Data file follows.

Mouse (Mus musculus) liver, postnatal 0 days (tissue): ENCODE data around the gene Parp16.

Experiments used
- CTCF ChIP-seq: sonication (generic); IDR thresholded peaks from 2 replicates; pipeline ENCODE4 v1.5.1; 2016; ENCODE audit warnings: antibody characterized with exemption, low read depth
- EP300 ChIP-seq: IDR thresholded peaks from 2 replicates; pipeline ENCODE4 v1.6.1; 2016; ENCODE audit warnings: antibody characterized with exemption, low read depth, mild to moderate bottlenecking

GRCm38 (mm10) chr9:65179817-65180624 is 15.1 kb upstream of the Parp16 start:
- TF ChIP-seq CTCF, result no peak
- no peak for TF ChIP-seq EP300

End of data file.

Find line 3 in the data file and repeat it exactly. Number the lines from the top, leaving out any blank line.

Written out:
- CTCF ChIP-seq: sonication (generic); IDR thresholded peaks from 2 replicates; pipeline ENCODE4 v1.5.1; 2016; ENCODE audit warnings: antibody characterized with exemption, low read depth